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News: Audemars Piguet Plants Five New Royal Oaks

You’re not meant to have a favourite child, right? Well, Audemars Piguet does—and that’s the Royal Oak. The Royal Oak is a watch that needs no introduction. Octagonal and sporty, it’s not only been a saving grace for Audemars Piguet but for the mechanical world as a whole.

The Royal Oak has become a diverse icon—catering for all tastes and appetites—and here are five more that will surely solidify that fact.

Royal Oak Double Balance Wheel Open Worked Frosted Pink Gold

First up, we have the new Double Balance Wheel Open Worked. While it’s not the first time we’ve seen this watch, it is the first time we’ve seen it in this appearance. This Royal Oak is “frosted”. By the term frosted, I mean that this watch shines as if it were decorated with thousands of tiny diamonds—an effect achieved by indenting a surface many, many times with a diamond-tipped tool.

But, unlike the other frosted watch in this list, this version of the Double Balance Wheel Open Worked—which Is available in yellow, white and pink gold, by the way—sports a rather fetching rainbow bezel, featuring a plethora of precious stones.

Royal Oak 34mm Frosted Gold

Our next Royal Oak—like the first—is also frosted. However, it looks like it’s been confiscated from Mr Freeze during his frisk upon entering Arkham Asylum. Featuring a smaller 34mm size, a light blue “Grande Tapisserie" dial, and the Calibre 5800—an automatic movement with a 50-hour power reserve and a 21,600 vph beat rate—I can bet you anything that Mr Freeze is going to want his watch back.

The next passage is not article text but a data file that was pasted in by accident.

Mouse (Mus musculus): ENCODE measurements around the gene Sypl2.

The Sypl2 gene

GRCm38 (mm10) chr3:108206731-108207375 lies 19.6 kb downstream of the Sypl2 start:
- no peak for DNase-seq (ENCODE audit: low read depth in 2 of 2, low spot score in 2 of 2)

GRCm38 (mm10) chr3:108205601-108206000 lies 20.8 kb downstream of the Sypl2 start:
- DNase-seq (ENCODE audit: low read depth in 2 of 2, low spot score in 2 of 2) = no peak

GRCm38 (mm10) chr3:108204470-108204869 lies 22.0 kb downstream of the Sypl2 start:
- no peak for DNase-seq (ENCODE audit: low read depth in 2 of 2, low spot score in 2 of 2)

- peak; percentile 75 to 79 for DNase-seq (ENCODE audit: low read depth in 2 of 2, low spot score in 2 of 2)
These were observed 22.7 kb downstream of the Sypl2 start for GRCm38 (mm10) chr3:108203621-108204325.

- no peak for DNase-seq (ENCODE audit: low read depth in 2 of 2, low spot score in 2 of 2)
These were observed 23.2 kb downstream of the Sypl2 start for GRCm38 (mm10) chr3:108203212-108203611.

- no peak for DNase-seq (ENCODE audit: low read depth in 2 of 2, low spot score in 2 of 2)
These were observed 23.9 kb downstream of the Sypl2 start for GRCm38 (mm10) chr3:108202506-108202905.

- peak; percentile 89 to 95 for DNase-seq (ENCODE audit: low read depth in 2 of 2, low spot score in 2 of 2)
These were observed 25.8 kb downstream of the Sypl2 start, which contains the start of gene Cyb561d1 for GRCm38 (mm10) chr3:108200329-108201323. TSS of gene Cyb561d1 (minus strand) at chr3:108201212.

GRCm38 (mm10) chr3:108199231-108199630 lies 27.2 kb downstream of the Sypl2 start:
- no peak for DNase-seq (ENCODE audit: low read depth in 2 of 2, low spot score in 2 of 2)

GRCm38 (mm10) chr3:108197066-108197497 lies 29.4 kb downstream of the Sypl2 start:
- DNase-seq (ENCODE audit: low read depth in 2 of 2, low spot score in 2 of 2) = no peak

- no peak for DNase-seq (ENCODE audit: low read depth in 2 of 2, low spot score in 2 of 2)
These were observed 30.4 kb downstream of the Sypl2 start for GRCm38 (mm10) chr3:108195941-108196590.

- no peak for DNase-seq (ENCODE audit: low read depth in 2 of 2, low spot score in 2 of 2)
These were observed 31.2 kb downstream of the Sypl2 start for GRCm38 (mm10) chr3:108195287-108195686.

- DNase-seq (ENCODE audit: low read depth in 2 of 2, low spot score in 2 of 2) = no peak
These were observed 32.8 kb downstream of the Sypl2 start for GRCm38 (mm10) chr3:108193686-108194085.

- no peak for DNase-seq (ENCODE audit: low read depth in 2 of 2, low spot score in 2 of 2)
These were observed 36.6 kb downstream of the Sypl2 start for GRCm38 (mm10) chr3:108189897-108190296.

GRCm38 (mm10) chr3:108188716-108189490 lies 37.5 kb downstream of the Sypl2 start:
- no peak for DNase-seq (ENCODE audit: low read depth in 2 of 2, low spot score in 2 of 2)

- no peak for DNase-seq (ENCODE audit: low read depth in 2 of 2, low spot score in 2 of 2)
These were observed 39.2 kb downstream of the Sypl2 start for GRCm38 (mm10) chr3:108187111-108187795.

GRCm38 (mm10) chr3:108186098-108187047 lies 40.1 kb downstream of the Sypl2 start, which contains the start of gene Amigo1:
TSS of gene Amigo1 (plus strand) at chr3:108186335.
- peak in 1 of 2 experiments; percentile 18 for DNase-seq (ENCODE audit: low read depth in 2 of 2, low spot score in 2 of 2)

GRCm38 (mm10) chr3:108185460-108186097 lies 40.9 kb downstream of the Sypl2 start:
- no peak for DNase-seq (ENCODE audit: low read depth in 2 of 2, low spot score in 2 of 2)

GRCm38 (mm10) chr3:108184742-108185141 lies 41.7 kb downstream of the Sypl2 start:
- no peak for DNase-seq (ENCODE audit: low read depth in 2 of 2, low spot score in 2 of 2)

Royal Oak Self-Winding Chronograph 38mm Pink Gold

If you’re looking for something a little more complicated, then look no further than this Frederic Piguet Calibre 1185-powered Self-Winding Chronograph. This chronograph not only ensures you can measure elapsed time accurately, but it also allows you to do so in style, thanks to the 32 amethysts set into its bezel and the pink … I mean purple dial.

Royal Oak 34mm Black Ceramic

Ceramic is scratch-resistant, but I don’t think that’s why it's become so popular over the last year or so—no, I think that’s down to how stealthy it makes a watch look. Ceramic has been used before on the Royal Oak—on the perpetual calendar—but this is the first time it's been seen on a plain-Jane.

The pink gold for the hands, “AP” logo, baton hour markers and screws look great and make for a striking contrast against the ceramic of the case and the black "Grande Tapisserie" dial. Oh, and did I mention this is a 34mm watch? Great news for those of us with wrists on the smaller side.

Royal Oak Perpetual Calendar

Are you someone who doesn’t like adjusting their watch? Then, boy, does Audemars Piguet have a Royal Oak for you. The perpetual calendar is a nifty—be it incredibly complex—complication that remembers how many days are in each month, knows when there is a leap year, and is accurate until the year 2100.

This particular Royal Oak Perpetual Calendar is blue. Not to be on-trend—blue is so last season anyway—but to act as a tribute to the original Royal Oak, a watch that’s almost 50 years old. The blue Perpetual Calendar has the same easy-to-read display as we’ve seen before, features the Calibre 5134—a movement with a 19,800 vph rate and 40-hour power reserve—and is available in steel or 18K pink gold.

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